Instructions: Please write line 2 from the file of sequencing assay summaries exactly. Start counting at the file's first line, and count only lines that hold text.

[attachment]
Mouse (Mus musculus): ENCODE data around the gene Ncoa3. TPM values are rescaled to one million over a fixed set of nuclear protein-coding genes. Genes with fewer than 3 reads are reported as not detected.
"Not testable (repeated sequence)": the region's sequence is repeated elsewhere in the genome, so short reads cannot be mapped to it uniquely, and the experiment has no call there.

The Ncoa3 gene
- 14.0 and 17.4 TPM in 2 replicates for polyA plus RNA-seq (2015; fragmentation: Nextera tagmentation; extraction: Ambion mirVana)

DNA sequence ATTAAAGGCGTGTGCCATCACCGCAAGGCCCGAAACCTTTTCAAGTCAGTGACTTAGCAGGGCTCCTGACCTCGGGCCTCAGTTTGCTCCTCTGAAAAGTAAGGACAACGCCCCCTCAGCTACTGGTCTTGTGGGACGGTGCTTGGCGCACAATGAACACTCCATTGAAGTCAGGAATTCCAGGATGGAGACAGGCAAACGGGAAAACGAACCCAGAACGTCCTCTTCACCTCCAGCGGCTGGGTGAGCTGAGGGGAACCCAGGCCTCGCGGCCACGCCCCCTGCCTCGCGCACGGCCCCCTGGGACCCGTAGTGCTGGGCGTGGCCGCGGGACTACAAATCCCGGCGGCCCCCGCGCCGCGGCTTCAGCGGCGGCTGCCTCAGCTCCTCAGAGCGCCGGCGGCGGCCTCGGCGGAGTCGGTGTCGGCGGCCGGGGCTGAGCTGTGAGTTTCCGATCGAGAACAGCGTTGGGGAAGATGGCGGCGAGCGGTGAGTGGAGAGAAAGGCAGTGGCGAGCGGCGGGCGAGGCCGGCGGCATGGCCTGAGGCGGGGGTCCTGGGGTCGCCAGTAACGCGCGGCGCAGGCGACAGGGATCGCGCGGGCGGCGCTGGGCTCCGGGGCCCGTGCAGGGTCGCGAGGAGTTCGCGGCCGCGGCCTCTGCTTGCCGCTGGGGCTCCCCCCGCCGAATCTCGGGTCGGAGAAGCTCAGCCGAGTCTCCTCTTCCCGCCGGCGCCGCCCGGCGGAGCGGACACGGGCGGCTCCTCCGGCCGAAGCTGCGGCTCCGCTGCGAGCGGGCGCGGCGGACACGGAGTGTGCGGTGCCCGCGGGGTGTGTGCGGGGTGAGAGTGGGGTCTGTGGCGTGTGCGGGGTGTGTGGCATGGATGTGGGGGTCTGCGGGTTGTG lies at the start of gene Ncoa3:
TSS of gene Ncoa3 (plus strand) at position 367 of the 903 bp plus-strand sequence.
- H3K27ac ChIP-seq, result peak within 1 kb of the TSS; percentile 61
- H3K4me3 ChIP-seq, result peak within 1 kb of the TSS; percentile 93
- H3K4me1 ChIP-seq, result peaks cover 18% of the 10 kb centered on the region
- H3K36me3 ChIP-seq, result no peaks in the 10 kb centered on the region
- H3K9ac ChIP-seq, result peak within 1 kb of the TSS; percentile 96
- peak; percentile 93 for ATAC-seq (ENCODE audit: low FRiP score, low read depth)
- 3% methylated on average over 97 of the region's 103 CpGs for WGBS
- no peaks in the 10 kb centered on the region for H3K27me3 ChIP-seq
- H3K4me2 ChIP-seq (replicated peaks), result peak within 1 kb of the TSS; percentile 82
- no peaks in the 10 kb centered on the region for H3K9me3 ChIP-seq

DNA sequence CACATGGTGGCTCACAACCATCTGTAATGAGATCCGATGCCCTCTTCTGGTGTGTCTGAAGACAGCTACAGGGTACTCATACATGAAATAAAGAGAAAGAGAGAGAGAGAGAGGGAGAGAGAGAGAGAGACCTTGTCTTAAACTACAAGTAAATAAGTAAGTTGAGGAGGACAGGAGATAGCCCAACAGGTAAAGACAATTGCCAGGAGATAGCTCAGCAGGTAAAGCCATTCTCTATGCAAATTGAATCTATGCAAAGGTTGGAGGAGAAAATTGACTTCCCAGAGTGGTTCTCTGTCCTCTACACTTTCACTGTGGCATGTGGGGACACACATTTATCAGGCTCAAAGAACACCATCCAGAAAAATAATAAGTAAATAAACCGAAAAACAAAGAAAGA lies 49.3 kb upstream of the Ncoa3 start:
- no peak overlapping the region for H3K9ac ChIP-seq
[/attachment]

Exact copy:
"Not testable (repeated sequence)": the region's sequence is repeated elsewhere in the genome, so short reads cannot be mapped to it uniquely, and the experiment has no call there.